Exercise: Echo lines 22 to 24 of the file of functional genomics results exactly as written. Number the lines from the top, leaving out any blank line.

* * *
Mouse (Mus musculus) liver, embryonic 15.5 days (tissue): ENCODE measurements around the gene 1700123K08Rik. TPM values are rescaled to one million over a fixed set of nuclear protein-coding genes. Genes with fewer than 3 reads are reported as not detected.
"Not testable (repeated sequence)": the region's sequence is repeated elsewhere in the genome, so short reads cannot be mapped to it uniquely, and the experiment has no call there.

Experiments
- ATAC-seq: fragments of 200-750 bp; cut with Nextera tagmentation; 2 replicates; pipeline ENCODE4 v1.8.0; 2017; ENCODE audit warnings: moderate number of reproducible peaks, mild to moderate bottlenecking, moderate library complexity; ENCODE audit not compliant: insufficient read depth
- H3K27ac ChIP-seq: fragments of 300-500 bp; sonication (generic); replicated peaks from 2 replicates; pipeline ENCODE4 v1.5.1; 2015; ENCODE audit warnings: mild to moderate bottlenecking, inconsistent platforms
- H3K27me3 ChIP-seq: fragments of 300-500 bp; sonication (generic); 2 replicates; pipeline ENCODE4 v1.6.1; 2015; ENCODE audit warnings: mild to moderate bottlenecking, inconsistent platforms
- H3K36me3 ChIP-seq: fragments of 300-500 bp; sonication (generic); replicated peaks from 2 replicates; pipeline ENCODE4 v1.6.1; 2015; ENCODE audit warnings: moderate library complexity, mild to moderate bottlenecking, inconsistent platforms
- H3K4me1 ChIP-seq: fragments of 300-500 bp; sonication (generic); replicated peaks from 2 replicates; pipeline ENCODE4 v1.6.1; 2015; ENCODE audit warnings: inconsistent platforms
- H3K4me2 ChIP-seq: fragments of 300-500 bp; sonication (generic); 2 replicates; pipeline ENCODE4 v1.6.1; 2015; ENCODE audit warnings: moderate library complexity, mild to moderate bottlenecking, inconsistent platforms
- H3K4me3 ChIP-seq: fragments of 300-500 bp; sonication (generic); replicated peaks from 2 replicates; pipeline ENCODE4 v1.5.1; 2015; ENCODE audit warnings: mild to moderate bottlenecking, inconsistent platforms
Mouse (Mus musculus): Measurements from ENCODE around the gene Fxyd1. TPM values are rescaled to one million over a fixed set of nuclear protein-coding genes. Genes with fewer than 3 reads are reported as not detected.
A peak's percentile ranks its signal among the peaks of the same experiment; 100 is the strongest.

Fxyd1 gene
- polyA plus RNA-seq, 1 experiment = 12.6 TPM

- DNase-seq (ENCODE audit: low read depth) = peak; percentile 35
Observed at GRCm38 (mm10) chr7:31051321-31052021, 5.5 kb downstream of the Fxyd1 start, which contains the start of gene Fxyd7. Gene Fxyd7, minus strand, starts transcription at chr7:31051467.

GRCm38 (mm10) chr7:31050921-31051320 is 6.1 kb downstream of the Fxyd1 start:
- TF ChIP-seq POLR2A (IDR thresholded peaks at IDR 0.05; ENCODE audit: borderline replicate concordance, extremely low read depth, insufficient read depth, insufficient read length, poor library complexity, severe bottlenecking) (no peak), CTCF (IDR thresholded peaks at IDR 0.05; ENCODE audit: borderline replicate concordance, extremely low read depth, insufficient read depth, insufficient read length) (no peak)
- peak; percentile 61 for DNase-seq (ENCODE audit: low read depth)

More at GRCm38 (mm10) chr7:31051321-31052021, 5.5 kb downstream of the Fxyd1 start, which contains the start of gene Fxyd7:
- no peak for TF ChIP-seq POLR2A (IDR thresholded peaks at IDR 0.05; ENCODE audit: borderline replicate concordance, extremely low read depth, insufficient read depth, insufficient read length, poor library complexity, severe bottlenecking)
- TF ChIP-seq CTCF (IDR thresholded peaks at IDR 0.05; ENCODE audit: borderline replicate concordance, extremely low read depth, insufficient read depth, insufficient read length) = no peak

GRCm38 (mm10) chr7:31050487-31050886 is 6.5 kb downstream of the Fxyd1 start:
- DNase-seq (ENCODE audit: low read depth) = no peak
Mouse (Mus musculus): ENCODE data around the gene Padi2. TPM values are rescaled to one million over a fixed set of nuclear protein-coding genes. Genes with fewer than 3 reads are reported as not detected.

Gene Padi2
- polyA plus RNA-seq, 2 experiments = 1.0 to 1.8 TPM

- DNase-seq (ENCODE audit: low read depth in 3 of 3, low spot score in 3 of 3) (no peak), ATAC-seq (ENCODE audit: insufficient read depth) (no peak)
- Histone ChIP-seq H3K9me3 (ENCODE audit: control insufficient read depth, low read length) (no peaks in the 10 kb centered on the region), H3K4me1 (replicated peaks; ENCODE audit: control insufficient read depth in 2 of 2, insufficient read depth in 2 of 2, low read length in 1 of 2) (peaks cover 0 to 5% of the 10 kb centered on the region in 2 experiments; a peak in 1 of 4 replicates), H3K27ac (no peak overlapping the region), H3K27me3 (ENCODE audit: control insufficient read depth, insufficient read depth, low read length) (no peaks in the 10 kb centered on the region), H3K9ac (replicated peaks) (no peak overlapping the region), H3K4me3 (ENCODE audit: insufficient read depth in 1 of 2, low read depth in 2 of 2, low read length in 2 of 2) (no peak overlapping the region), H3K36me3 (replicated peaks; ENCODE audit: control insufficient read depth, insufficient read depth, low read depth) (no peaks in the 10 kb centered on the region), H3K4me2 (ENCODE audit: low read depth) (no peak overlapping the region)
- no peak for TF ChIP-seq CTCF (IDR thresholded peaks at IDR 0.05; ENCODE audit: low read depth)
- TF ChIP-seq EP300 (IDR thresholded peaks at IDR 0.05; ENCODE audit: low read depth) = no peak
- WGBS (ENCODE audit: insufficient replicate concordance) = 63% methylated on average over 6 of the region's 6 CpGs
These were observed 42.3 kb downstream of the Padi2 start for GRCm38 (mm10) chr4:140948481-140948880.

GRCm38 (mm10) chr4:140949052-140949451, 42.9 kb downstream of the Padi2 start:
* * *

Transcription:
- TF ChIP-seq CTCF (IDR thresholded peaks at IDR 0.05; ENCODE audit: borderline replicate concordance, extremely low read depth, insufficient read depth, insufficient read length) = no peak

GRCm38 (mm10) chr7:31050487-31050886 is 6.5 kb downstream of the Fxyd1 start:
- DNase-seq (ENCODE audit: low read depth) = no peak